It is no secret that the music business has had to adapt over the past several decades, and part of that has been the fact that music is relying on digital support, from creation to distribution. The music industry used to sell a massive number of compact discs, but followers of the music business are now streaming their music at their individual convenience. Some music business companies have been able to adjust and evolve with the times, while others have failed.
Hipgnosis, a music investment company founded by Merck Mercudiaris, has been aggressive about purchasing valuable catalogs, and will continue to own some of the most popular and recognizable songs in the world. Will this music investment prove to be a smart one, making investors continue to see the value of Hipgnosis?
Where does Hipgnosis come from?
First things first, the Hipgnosis Song Fund was founded by Merck Mercuriadis. Before that, he was a hugely successful music executive. Mercudiaris has managed some of the most successful artists of the modern era, including Beyonce, Mary J Blige, Elton John, Iron Maiden, Joss Stone, and more. Good thing for Hipgnosis: the company benefits from his knowledge, experience, and leadership. Another co-founder of Hipgnosis is Nile Rodgers, one of the most celebrated songwriters of all time.
The founders believe that music investments are just as valuable as other commodities and are working hard to allow retail investors to invest in music business assets. And so, the Hipgnosis Songs Fund went public in 2018.
It is part of our mandate that the Hipgnosis Songs Fund believes strongly in the power of music investment, but how viable is the concept? First and foremost, it should be noted that the company isn’t the first one to think of music as an asset class. However, it has been raising millions to acquire some of the most beloved songs in history. One of the main arguments here is that, no matter what, music will always be valuable as an art form and as a commodity.
We can all agree that a global pandemic is detrimental to the business in general, but the pandemic has actually led to more people streaming music than ever before. As a result, one has to wonder whether Hipgnosis might prove to be a bit more recession-proof than other music business companies. After all, Hipgnosis has been on quite an acquisition spree. According to their annual report, their catalog already generates about $80 million a year thanks to the 14,000 songs in their catalog.
One of the most challenging things to consider about Hipgnosis is that it is impossible to tell exactly how an artist’s music will age. Hipgnosis might purchase songs that are considered classic songs, but will they be considered classic songs a decade from now? Hipgnosis is undoubtedly betting on the fact that more retail investors are interested in music investment - but what happens if their existing catalog depreciates considerably?
What should we take from music investment?
Hipgnosis might seem like a huge risk to many other individuals in the music business, but the fact remains that entrepreneurs have always been interested in purchasing songs and licensing them out for great returns. One of the main concerns here is whether Hipgnosis actually has the ability to make lucrative deals. We know that Mr. Mercuriadis has the credibility and connections to raise money, but what about all the work after purchasing songs?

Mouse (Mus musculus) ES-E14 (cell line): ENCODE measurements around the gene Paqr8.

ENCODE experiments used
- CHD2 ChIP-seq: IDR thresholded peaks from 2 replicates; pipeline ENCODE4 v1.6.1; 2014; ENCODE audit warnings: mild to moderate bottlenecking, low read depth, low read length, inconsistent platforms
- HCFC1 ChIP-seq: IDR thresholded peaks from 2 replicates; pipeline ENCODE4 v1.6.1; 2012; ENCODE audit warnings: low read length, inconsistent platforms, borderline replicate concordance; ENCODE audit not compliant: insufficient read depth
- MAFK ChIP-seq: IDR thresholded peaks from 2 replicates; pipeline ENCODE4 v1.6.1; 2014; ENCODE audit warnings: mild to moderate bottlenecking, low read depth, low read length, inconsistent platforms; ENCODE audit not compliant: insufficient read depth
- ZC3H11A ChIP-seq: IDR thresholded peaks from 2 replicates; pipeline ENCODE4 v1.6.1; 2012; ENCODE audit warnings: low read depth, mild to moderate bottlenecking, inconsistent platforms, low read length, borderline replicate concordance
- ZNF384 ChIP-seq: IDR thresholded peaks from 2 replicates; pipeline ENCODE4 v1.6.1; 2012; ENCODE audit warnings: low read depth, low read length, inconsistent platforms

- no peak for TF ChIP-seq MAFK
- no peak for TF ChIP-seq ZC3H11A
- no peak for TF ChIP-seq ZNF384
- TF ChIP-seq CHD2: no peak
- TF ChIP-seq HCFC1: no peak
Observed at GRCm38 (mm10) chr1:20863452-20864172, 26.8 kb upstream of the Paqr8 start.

It appears that Mercuriadis feels like Hipgnosis is much different from other music business entities in this respect. He points out that he understands the importance of active management, and that his company has people managing “500 songs per person”, compared to other music business labels here that number would be in the tens of thousands. Hipgnosis has spent $1 billion on songs in the last two years, and it plans to continue spending.
He believes in the creative process, and he feels like he understands how to manage these catalogs actively, with individualized attention. Will his ability to manage artists translate into a huge music business win for Hipgnosis? Time will tell, but it certainly seems like the Hipgnosis leadership knows what they are doing.
Rethinking the music business
Merck Mercuriadis recognizes that the current economic situation has led to more opportunities than ever before, and it might be the catalyst for music investment to go more mainstream. The founder of Hipgnosis points out that he may have spent a lot of money to acquire some incredible songs, but he also has “the faith of the greatest songwriters in the world.”
Hipgnosis aims to grow in terms of song catalog and profit, but can it do so while also remaining artist-friendly? There is also the question of “administration rights” regarding songs, figuring out what catalogs they continue to purchase, and why. Ultimately, Hipgnosis may end up being a huge music business player in terms of intellectual property.
And since we’re on the topic, catalog and rights management are as important for Hipgnosis and you, a record company or music publishers. And Reprtoir can help you do just that, in one collaborative workspace allowing you to work remotely. Give us a call and we’ll take the time to talk you through it!